Does your Document Management System (DMS) apply the five Lean principles to the way you work?
The classic book Lean Thinking, written by Womack and Jones in 1996, defined Lean as a system that helps companies:
"Identify value, line up value-creating actions in the best sequence, conduct these activities without interruption whenever someone requests them, and perform them more and more effectively."
And in many ways, this describes the role and purpose of a good document management system, too.
Womack and Jones propose five key principles of lean thinking for business, the most important of which is the identification and delivery of ‘customer value’.
What are the 5 Lean Principles?
- Identify value
- Create value streams
- Enable flow
- Establish Pull
- Pursue perfection
But how can these be mapped onto the functions of a good digital DMS?
How are lean principles applied in a good DMS
1. They identify and focus solely on customer value
Customer value should be the single-minded focus of any Lean Document Management System.
Value is “what the customer wants and only what the customer wants”
Obviously, customers derive no value from an uncontrolled development process that delays product releases and disrupts customer service. But neither do they derive value from the creation of unnecessary bureaucracies. A good DMS, therefore, clearly identifies, organises and makes available all the documents that are required for the efficient operation of a customer focused product development process.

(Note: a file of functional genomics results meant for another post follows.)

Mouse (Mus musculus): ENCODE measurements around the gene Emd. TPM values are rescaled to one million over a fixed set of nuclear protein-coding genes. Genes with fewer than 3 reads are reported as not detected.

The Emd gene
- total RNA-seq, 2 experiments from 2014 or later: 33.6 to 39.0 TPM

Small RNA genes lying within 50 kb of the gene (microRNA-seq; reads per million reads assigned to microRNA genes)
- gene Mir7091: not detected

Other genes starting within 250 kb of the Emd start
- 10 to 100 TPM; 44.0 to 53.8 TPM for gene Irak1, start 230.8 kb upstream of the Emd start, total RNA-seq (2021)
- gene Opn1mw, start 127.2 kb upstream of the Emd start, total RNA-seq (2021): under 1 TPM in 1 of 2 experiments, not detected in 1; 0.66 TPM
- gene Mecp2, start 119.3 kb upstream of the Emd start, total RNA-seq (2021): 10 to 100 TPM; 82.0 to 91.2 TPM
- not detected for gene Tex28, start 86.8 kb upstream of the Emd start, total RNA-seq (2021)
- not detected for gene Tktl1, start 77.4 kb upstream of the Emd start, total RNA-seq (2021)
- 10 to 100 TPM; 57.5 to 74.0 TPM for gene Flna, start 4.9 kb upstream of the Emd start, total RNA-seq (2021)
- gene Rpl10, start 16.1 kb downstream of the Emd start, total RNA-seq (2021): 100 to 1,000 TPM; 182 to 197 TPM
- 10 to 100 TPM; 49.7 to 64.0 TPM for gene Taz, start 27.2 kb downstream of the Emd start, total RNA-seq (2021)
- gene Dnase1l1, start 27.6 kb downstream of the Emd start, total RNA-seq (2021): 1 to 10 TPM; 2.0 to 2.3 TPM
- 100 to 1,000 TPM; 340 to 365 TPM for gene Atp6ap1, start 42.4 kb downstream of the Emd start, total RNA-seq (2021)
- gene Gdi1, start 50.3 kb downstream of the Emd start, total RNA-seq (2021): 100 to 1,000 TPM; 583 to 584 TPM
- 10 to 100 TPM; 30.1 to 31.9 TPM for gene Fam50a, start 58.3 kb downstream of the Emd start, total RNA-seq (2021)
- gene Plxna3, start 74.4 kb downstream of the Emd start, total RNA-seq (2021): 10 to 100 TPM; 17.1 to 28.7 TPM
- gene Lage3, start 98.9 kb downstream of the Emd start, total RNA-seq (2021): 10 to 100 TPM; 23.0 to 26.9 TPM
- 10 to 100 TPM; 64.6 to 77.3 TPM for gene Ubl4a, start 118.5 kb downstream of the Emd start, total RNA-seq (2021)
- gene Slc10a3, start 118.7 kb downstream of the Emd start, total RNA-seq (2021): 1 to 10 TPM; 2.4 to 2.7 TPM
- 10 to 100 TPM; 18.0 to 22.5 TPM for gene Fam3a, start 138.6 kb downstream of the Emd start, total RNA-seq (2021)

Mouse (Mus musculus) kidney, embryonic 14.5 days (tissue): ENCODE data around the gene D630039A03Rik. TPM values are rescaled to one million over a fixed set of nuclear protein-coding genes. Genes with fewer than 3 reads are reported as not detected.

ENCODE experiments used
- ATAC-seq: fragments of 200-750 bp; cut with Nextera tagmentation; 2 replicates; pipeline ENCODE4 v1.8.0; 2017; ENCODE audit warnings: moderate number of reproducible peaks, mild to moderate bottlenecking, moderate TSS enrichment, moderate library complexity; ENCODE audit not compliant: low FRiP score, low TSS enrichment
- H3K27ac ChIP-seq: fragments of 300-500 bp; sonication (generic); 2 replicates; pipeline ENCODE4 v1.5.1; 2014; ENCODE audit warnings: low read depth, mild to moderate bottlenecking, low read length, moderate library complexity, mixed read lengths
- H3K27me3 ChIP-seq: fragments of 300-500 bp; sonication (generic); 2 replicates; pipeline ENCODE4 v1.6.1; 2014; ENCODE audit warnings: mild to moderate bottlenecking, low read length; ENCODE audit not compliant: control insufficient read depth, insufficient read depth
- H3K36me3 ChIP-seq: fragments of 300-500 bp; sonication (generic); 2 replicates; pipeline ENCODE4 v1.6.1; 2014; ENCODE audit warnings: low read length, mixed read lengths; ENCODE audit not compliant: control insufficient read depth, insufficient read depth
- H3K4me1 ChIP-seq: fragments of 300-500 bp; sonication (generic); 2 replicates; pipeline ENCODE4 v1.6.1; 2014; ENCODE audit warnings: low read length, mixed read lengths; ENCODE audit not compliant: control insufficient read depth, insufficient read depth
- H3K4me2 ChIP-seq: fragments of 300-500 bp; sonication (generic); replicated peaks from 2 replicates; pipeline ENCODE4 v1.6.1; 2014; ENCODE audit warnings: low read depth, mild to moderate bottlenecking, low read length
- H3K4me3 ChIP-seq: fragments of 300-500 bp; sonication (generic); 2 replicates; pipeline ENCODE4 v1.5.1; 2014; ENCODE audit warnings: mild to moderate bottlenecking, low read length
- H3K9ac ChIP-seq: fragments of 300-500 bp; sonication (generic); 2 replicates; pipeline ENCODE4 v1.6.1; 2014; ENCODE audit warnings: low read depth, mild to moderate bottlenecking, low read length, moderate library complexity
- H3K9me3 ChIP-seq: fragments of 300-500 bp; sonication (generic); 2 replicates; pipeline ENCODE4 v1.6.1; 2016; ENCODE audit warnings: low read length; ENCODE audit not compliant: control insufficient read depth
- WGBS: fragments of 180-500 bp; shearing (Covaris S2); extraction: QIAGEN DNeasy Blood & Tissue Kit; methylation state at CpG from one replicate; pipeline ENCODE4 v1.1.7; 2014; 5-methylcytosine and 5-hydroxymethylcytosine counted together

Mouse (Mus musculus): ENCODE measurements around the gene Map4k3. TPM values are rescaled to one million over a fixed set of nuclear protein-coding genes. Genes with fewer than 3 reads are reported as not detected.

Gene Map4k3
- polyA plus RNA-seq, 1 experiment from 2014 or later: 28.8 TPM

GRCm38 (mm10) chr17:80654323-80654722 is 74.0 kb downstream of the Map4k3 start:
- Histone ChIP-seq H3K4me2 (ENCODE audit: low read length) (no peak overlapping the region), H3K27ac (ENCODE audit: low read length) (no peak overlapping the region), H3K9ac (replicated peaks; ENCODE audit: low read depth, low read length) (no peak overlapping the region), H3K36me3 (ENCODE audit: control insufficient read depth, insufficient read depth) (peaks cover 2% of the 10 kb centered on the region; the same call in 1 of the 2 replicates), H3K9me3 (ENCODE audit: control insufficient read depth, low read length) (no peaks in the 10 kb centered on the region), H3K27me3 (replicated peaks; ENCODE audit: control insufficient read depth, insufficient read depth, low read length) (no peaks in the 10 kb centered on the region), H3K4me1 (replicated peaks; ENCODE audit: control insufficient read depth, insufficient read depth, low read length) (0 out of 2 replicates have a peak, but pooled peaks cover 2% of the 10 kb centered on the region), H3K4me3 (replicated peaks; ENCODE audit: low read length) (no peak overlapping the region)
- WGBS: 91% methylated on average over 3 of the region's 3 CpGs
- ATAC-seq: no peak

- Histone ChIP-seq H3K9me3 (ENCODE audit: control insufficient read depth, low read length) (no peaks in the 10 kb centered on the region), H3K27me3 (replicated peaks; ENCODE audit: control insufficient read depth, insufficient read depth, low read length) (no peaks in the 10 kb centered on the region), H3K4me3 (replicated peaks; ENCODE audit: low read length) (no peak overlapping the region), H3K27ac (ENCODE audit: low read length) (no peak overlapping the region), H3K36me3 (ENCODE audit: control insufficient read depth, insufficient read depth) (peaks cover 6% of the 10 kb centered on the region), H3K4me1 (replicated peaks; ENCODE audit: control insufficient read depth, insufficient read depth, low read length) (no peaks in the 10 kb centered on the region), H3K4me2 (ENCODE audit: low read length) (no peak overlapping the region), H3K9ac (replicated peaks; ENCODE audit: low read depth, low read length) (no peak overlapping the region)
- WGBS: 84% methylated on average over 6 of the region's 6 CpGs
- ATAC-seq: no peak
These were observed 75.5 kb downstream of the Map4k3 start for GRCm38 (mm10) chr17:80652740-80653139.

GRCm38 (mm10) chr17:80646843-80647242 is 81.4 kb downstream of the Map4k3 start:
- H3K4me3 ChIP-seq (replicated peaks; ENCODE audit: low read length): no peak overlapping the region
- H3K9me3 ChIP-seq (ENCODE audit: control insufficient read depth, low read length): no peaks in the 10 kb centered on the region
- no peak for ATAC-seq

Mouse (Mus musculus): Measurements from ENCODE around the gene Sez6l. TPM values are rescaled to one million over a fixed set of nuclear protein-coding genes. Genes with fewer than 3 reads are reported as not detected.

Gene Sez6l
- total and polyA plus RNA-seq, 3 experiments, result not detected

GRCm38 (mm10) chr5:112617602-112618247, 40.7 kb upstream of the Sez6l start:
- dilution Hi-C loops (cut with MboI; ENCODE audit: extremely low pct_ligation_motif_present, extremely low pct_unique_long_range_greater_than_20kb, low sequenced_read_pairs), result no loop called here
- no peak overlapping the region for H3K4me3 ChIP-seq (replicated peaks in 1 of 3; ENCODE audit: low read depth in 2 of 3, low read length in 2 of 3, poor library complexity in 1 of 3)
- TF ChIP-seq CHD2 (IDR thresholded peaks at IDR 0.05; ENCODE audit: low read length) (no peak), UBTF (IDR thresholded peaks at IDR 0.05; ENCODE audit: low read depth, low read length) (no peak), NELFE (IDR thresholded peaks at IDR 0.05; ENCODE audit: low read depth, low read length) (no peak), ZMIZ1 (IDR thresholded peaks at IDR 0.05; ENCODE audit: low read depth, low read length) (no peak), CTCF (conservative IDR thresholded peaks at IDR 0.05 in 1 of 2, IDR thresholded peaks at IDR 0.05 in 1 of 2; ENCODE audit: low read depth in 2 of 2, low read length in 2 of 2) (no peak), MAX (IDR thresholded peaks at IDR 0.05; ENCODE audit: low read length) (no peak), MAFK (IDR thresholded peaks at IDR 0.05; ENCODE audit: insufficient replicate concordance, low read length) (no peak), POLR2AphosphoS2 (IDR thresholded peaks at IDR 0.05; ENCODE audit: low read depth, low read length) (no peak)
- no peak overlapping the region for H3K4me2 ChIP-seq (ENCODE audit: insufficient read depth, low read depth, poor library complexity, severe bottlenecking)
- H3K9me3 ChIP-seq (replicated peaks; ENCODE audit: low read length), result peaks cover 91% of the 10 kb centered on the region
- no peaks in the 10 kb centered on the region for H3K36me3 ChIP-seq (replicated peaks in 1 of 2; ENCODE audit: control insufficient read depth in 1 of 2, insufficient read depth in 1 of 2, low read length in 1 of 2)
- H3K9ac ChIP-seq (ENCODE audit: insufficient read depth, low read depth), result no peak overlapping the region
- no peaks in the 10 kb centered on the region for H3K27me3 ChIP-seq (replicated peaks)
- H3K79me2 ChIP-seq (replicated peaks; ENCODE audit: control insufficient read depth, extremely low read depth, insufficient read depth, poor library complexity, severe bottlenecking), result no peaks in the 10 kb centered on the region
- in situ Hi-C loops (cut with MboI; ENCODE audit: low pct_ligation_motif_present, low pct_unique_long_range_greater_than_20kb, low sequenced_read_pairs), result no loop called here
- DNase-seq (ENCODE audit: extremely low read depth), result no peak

2. They create value streams
Creating ‘Value Streams' is all about ensuring the ongoing removal of waste from processes so that product or services can proceed in the most effective and efficient way. The wasted time involved in a badly organised and understood development process is well documented. A great DMS, powered through a process driven intranet can help improve the way you operate, delivering leaner and more defined ways of working:
- Capture SOPs graphically
- Visualise process contingencies, gaps and opportunities
- Help you share and optimise best practice across the business
3. They enable flow
Removing waste as you create value streams - gives you clarity about exactly what needs to be achieved at each stage of a process to deliver end products that will satisfy customer demand.
The next step is to be sure the remaining steps flow smoothly with no interruptions, delays, or bottlenecks. A good DMS is powered by workflows that move documents seamlessly between people and teams for review and approval. Document holding features should help you gather groups of files together (such as product specs, plans and designs), automatically seeking approval from key stakeholders and publishing them together to trigger the next stage of a process or activity. The most efficient ‘Flow’ of a development process is enabled by the timely release of definitive documentation to which the whole business can refer.
4. They establish ‘pull’